2024 Toyota Land Cruiser vs GMC Yukon: Which is Better?
Toyota’s Land Cruiser is making a surprising comeback, sharing a platform with the Lexus GX and boasting a boxy design. This time, it’s a medium-sized SUV, taking on rivals like the Ford Bronco and Jeep Wrangler while leaving the full-size market to the Toyota Sequoia. Inside, it seats five with modern infotainment technology and advanced driver-assistance features. The new Land Cruiser aims to serve as both a weekend adventure vehicle and a weekday commuter, hitting dealerships in spring 2024. As for GMC’s 2023 Yukon, it offers luxurious accommodations for passengers, boasting ample space across three rows and a larger Yukon XL version for extra cargo room. The SUV excels in towing and acceleration, though the V-8 engines are not the most fuel-efficient. The base SLE trim is well-equipped, while the upscale Denali trim competes with premium models like the Cadillac Escalade and Lincoln Navigator.
|2024 Toyota Land Cruiser||GMC Yukon|
|Dimensions||193.7 in x 78.0 in x 73.2 in||210.0 in x 81.0 in x 76.5 in|
|Engine||Hybrid turbocharged 2.4L 4-pot||6.2L pushrod V8|
|Horsepower||381 hp||420 hp|
|Torque||401 lb-ft||460 lb-ft|
|0-60 MPH||NA||6.0 sec|
|0-100 MPH||NA||15.4 sec|
Toyota Land Cruiser
Engine & Performance
Exciting news awaits the 2024 Land Cruisers as they receive a cutting-edge upgrade. All models will now feature the innovative 2.4-liter turbocharged four-cylinder hybrid iForce Max powertrain and eight-speed transmission. This state-of-the-art technology has already proven its success in the top-tier Tacoma TRD Pro. While the new powertrain may have slightly lower horsepower at 326 combined. It outshines the previous 5.7-liter V-8 with a robust combined torque of 465 pound-feet compared to the old model’s 401 pound-feet. Especially in off-road conditions. What’s truly remarkable is the iForce’s peak torque, which occurs at just 1700 rpm. Offering improved capabilities where it truly matters off the beaten path— a notable advantage over the previous 3600 rpm.
Price & Mileage
In its previous appearance in the U.S. market, the Land Cruiser came with a hefty price tag of $87,030, but this time. Toyota pleasantly surprised us with a much more appealing starting price in the mid-$50,000 range. The smaller frame and five-seat cabin add to its charm. While Toyota has yet to release fuel economy estimates. We are optimistic about significant improvements compared to the disappointing 14 mpg combined of the 2021 model. With the introduction of the reformulated hybrid Cruiser, it is likely to outperform the larger LX600, which only managed 19 mpg combined. This exciting change breathes new life into the Land Cruiser. Making it a more budget-friendly and eco-conscious choice for potential buyers.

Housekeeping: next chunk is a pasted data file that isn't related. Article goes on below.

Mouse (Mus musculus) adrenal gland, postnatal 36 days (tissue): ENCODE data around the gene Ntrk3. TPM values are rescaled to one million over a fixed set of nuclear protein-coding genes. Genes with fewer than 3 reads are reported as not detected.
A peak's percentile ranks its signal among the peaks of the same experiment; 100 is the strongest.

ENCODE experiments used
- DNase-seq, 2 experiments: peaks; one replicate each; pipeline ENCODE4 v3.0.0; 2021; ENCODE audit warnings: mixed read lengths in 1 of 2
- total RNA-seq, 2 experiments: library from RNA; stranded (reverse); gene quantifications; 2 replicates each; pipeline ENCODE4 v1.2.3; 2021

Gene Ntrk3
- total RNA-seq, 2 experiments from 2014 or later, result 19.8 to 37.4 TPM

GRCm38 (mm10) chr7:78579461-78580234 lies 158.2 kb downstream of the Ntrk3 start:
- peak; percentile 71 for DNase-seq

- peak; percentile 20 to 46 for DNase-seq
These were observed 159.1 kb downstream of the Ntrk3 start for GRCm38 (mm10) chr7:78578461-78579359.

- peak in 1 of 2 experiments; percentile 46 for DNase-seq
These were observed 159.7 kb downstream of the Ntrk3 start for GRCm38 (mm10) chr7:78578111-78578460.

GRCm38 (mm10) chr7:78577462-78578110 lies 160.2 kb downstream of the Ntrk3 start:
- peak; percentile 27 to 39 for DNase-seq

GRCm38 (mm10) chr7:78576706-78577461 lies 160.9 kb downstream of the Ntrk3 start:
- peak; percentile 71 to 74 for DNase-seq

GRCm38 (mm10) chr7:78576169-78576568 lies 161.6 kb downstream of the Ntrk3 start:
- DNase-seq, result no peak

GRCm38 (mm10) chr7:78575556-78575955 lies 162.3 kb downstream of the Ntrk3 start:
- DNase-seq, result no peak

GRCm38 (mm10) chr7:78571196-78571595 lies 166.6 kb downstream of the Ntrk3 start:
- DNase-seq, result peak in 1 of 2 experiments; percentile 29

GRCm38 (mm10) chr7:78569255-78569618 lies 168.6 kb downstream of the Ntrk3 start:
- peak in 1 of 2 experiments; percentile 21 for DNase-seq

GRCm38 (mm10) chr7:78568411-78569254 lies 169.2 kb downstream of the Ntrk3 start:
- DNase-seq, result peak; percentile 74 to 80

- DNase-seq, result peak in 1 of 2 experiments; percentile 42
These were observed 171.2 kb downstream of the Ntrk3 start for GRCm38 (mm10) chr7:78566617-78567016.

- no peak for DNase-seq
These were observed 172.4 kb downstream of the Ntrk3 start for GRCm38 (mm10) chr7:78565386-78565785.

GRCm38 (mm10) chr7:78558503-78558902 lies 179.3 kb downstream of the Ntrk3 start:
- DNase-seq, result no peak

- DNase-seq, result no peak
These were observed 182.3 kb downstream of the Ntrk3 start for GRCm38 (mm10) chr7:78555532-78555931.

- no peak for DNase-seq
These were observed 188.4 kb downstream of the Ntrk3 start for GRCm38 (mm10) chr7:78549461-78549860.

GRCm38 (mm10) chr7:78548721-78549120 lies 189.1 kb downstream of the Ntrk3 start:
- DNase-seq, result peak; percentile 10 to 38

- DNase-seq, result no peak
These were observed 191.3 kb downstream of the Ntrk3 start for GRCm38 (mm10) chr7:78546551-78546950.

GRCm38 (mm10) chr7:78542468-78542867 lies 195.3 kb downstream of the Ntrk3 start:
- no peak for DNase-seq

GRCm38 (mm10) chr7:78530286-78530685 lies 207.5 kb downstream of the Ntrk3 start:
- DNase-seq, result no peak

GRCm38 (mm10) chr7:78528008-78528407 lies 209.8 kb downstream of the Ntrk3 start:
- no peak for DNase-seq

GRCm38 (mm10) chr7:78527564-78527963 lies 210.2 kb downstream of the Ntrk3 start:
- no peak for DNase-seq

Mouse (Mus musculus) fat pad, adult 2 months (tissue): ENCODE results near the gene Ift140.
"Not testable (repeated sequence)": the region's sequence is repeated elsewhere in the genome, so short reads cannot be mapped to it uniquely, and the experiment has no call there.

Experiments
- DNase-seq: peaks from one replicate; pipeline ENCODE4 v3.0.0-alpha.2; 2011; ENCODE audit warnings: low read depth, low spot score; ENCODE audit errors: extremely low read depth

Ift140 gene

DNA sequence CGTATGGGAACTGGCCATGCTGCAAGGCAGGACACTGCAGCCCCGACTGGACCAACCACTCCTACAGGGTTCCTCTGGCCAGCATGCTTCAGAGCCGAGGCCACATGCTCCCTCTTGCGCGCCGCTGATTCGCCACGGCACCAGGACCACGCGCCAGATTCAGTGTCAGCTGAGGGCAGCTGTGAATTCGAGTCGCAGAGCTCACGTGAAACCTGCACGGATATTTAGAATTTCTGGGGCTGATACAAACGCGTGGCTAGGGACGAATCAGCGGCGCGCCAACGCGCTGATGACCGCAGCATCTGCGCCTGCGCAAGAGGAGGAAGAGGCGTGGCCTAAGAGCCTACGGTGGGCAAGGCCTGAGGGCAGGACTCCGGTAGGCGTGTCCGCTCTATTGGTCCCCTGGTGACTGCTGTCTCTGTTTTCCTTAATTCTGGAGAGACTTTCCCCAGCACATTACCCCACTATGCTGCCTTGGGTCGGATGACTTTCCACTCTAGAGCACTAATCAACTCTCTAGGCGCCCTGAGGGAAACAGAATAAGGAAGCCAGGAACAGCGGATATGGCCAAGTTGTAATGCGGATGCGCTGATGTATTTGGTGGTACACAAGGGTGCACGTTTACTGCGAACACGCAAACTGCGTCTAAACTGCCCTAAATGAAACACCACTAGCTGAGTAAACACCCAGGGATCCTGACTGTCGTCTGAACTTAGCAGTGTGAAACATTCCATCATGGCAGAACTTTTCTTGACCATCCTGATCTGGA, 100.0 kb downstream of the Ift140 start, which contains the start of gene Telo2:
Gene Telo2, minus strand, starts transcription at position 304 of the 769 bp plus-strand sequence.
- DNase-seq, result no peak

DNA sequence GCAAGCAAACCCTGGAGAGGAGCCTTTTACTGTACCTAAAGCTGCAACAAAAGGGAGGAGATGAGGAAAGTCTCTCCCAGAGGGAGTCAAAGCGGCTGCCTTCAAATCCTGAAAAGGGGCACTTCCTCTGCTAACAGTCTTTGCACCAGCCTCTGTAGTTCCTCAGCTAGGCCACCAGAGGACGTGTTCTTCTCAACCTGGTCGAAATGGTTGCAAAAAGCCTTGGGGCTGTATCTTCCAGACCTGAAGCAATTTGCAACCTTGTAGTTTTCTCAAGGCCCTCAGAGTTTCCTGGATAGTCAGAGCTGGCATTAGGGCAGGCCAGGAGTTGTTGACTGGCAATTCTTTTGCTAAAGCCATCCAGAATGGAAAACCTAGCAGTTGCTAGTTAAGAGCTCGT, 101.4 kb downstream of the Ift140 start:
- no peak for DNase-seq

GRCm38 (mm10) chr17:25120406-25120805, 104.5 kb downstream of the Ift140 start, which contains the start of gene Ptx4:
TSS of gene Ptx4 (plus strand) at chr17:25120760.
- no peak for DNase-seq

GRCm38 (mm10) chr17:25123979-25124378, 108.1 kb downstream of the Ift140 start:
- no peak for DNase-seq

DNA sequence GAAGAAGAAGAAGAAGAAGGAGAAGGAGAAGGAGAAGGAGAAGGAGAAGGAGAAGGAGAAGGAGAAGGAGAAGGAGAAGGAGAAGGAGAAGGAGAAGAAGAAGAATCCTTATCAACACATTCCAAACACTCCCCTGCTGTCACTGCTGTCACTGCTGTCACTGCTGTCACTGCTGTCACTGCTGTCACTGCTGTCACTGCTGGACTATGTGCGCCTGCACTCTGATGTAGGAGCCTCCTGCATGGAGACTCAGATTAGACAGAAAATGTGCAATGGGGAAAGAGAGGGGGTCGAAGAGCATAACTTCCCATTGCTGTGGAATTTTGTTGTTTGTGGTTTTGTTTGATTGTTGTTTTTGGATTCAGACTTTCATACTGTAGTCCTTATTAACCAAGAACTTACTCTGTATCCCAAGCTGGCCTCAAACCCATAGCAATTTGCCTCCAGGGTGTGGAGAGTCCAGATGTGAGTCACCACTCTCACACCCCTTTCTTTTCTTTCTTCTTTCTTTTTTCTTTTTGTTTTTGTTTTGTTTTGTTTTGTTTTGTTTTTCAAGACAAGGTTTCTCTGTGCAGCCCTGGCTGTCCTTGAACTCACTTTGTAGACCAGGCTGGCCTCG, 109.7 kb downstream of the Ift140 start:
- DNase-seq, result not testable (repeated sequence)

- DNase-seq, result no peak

Acceleration & Features
The Land Cruiser comes with an integrated tow hitch as a standard feature. However, this smaller and less powerful version has a reduced tow rating of 6000 pounds compared to the previous model’s 8100 pounds. Nevertheless, it’s still a respectable figure. The engine choice means that the Land Cruiser can only accommodate up to five passengers. As the hybrid system’s battery takes up the space that could have been used for a third row. Consequently, the load floor is higher than ideal. On a positive note, all Land Cruisers come equipped with Toyota’s excellent infotainment system, offering wireless Apple CarPlay and Android Auto. It’s important to mention that the base 1958 trim has a relatively modest 8.0-inch display. While the other trims boast a much larger 12.3-inch touchscreen.
Engine & Performance
Just like its predecessor, the Yukon offers two V-8 engine options: a 355-hp 5.3-liter and a robust 420-hp 6.2-liter. For those seeking to tow hefty loads, GMC provides an impressive 3.0-liter turbo-diesel inline-six, generating a remarkable 460 pound-feet of torque. All models come with a convenient 10-speed automatic transmission, controlled by dashboard buttons, and offer the choice of rear- or all-wheel drive. For adventure seekers, there’s the off-road-ready AT4 model, featuring a two-speed transfer case, 20-inch all-terrain tires on stylish wheels, underbody skid plates, and an optional air suspension that can raise ground clearance by up to two inches. With these diverse offerings, the Yukon caters to various driving preferences and challenges with confidence.
Price & Mileage
While the rugged and adventurous AT4, featuring its bold appearance and off-road capabilities, and the luxurious Denali, boasting a lavish hand-stitched leather interior, may seem appealing, the smart choice is actually the well-equipped and budget-friendly SLT. With a starting price of $59,295, the Yukon offers a range of options for different preferences. While it may not be the most fuel-efficient SUV, it has shown some improvement compared to the previous generation, particularly in city driving. Opting for the 5.3-liter V-8 engine provides the best gasoline-powered efficiency, with ratings of 16 mpg city, 20 mpg highway, and 18 mpg combined. For even better fuel economy, the turbo-diesel engine offers impressive ratings of up to 21 mpg city and 27 mpg highway.
Acceleration & Features
During our evaluation of the fully equipped Denali model featuring the 6.2-liter V-8 engine, we were thrilled to witness an impressive zero-to-60-mph time of just 6.0 seconds, showcasing its powerful performance. Notably, the braking capabilities have shown significant enhancements compared to the previous generation model. GMC ensures a seamless experience for all Yukon models with its large infotainment display, featuring the latest interface, which we found remarkably user-friendly. The SLE, SLT, and AT4 models proudly display their center dash screens, while the Denali model takes it up a notch by surrounding the display with striking chrome and integrating it into the dashboard, adding a touch of elegance and sophistication to the overall appearance.